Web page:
|From:||Tom Lane <tgl(at)sss(dot)pgh(dot)pa(dot)us>|
|To:||Merlin Moncure <mmoncure(at)gmail(dot)com>|
|Cc:||easteregg(at)verfriemelt(dot)org, PostgreSQL Hackers <pgsql-hackers(at)lists(dot)postgresql(dot)org>|
|Subject:||Re: plpgsql variable assignment with union is broken|
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Merlin Moncure <mmoncure(at)gmail(dot)com> writes:
> On Tue, Jan 5, 2021 at 3:40 PM Tom Lane <tgl(at)sss(dot)pgh(dot)pa(dot)us> wrote:
>> easteregg(at)verfriemelt(dot)org writes:
>>> i found, that the behaviour of variable assignment in combination with union is not working anymore:
>>> DO $$
>>> DECLARE t bool;
>>> t := a FROM ( SELECT true WHERE false ) t(a) UNION SELECT true AS a;
>>> END $$;
>>> is this an intended change or is it a bug?
>> It's an intended change, or at least I considered the case and thought
>> that it was useless because assignment will reject any result with more
>> than one row. Do you have any non-toy example that wouldn't be as
>> clear or clearer without using UNION? The above sure seems like an
>> example of awful SQL code.
> What is the definition of broken here? What is the behavior of the
> query with the change and why?
The OP is complaining that that gets a syntax error since c9d529848.
> OP's query provably returns a single row and ought to always assign
> true as written.
My opinion is that (a) it's useless and (b) there has never been any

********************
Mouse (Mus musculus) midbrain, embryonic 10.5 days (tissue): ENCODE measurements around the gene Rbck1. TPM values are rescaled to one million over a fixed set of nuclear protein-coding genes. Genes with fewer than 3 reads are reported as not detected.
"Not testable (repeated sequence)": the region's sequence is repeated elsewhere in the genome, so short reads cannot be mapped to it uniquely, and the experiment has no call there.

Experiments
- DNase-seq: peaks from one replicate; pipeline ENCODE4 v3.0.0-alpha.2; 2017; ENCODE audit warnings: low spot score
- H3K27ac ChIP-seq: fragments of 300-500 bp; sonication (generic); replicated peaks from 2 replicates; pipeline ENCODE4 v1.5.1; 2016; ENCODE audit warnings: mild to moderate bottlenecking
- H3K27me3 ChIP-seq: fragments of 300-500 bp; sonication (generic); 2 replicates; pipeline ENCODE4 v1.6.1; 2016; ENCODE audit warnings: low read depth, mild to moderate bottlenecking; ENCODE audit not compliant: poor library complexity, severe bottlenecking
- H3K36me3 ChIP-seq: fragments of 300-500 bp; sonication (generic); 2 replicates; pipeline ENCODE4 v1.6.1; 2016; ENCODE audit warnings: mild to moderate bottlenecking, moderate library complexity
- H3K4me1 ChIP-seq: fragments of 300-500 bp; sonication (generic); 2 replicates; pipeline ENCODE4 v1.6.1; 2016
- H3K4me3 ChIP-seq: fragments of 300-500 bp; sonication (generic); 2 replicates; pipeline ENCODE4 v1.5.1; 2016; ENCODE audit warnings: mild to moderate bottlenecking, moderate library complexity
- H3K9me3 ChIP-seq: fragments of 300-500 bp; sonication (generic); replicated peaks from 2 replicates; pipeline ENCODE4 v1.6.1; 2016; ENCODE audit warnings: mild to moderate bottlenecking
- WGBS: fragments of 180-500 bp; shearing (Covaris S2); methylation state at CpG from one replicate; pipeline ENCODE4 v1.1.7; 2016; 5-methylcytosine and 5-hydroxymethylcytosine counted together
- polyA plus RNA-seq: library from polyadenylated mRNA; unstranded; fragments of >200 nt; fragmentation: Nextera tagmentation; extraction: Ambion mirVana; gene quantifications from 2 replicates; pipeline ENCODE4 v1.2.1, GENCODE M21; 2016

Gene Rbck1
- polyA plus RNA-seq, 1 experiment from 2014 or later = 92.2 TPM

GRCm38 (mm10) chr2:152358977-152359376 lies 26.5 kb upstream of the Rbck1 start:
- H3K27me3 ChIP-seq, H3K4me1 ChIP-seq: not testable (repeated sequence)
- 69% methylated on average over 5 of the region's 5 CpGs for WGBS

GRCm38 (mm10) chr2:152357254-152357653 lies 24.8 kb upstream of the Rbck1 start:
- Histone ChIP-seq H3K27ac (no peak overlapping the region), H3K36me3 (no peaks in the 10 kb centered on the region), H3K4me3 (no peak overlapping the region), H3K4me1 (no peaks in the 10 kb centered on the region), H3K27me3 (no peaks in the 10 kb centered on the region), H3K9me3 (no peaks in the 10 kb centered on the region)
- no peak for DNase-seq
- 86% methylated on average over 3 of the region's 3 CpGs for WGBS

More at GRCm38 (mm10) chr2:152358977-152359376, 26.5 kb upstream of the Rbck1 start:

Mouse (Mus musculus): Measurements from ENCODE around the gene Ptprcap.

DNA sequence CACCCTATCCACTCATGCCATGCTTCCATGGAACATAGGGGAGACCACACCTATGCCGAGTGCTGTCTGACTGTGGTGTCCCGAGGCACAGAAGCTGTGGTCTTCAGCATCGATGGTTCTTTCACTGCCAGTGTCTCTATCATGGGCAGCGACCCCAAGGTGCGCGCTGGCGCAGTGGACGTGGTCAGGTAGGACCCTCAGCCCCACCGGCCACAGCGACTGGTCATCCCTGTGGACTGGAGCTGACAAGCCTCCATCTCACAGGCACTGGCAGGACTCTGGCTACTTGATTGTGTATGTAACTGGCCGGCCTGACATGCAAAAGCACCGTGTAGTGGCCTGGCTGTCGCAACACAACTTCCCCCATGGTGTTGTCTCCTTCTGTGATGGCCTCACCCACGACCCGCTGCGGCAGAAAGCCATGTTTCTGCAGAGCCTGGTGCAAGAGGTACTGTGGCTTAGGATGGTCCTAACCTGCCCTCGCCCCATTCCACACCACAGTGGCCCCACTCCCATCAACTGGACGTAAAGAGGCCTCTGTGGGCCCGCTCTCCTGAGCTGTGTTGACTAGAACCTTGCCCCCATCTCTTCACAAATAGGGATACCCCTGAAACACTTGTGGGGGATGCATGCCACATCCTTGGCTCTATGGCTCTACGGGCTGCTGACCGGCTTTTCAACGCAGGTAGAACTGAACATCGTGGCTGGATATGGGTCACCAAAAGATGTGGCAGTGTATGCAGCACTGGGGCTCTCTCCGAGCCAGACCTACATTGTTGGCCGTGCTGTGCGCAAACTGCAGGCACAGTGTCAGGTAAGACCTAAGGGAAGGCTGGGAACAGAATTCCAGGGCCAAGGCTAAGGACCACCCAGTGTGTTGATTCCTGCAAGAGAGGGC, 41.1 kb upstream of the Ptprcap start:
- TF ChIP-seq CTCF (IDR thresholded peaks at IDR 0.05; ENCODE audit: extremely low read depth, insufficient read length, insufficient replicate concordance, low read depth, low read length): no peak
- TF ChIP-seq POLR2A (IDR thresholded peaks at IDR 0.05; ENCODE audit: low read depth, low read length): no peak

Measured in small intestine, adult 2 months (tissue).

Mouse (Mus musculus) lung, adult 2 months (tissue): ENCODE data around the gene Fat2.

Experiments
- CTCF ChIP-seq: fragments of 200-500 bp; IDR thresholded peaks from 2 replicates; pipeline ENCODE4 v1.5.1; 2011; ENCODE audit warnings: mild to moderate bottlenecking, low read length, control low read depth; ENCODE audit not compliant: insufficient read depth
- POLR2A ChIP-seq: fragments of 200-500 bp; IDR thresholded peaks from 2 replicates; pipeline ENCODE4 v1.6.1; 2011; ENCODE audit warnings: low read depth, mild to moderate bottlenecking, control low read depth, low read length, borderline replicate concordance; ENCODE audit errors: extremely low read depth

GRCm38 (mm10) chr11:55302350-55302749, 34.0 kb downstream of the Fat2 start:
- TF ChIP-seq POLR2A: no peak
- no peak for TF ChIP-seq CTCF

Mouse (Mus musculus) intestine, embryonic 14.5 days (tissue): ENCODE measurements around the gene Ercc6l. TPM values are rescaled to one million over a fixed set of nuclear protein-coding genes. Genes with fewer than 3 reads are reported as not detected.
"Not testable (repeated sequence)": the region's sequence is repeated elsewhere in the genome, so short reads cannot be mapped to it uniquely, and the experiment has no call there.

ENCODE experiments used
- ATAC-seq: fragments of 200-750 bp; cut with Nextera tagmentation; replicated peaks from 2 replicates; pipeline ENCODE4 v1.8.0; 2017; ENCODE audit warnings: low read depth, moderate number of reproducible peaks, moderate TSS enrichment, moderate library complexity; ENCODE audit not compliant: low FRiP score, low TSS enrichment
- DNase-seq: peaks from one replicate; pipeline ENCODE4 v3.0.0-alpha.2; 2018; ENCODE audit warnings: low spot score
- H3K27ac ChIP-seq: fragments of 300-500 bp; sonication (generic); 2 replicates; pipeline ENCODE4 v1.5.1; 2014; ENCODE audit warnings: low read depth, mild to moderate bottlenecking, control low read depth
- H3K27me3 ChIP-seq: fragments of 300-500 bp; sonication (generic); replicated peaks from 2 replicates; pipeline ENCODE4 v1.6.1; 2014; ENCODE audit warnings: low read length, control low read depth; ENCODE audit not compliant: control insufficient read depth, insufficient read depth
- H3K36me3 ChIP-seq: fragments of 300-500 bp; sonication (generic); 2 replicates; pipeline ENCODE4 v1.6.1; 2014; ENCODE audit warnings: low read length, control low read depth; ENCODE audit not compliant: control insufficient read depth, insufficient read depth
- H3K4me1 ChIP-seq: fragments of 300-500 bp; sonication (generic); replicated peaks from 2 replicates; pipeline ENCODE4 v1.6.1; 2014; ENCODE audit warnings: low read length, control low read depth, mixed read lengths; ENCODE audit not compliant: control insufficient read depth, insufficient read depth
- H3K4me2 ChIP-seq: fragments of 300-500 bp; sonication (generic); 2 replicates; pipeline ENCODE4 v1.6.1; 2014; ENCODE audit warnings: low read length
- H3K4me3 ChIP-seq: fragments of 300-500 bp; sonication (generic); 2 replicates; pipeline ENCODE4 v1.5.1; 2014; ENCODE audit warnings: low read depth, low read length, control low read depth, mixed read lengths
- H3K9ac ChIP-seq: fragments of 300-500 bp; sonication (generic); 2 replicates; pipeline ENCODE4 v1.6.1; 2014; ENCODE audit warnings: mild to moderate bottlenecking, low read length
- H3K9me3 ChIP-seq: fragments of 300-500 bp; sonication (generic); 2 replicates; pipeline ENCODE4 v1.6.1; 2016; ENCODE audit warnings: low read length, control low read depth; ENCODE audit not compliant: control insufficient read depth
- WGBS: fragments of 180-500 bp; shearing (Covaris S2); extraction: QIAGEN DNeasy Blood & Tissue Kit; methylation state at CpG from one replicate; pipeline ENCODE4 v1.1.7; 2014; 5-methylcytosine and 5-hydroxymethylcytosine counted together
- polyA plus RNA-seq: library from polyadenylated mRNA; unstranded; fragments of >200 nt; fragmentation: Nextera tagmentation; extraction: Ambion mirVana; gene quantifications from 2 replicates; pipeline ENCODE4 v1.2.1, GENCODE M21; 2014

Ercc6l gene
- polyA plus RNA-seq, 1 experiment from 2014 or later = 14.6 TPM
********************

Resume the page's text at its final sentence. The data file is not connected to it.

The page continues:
documentation that claimed that you could do this.
As for (a), given the execution restriction that you can't return more
than one row, I can't think of anything you could do with this that
couldn't be done, both more clearly and far more cheaply, with a CASE
or similar construct.
As for (b), the docs have always given the syntax of plpgsql assignment as
"variable := expression"; whatever you might think an "expression" is,
I dispute that a syntactically-invalid fragment of a UNION query
qualifies. The fact that it was accepted is a completely accidental
artifact of the lax way that plpgsql assignment has been parsed up to now.
(Having said that, I would've preserved it if I could, but it's exactly
the fact that it *isn't* a syntactically valid UNION construct that
makes it hard to do so. If it's possible at all, it would take some
really ugly refactoring of the grammar.)
One last point is that if you're really intent on writing things this
way, you can still do it with SELECT INTO instead of assignment syntax.
In case you're wondering, INTERSECT and EXCEPT are in the same boat.
regards, tom lane
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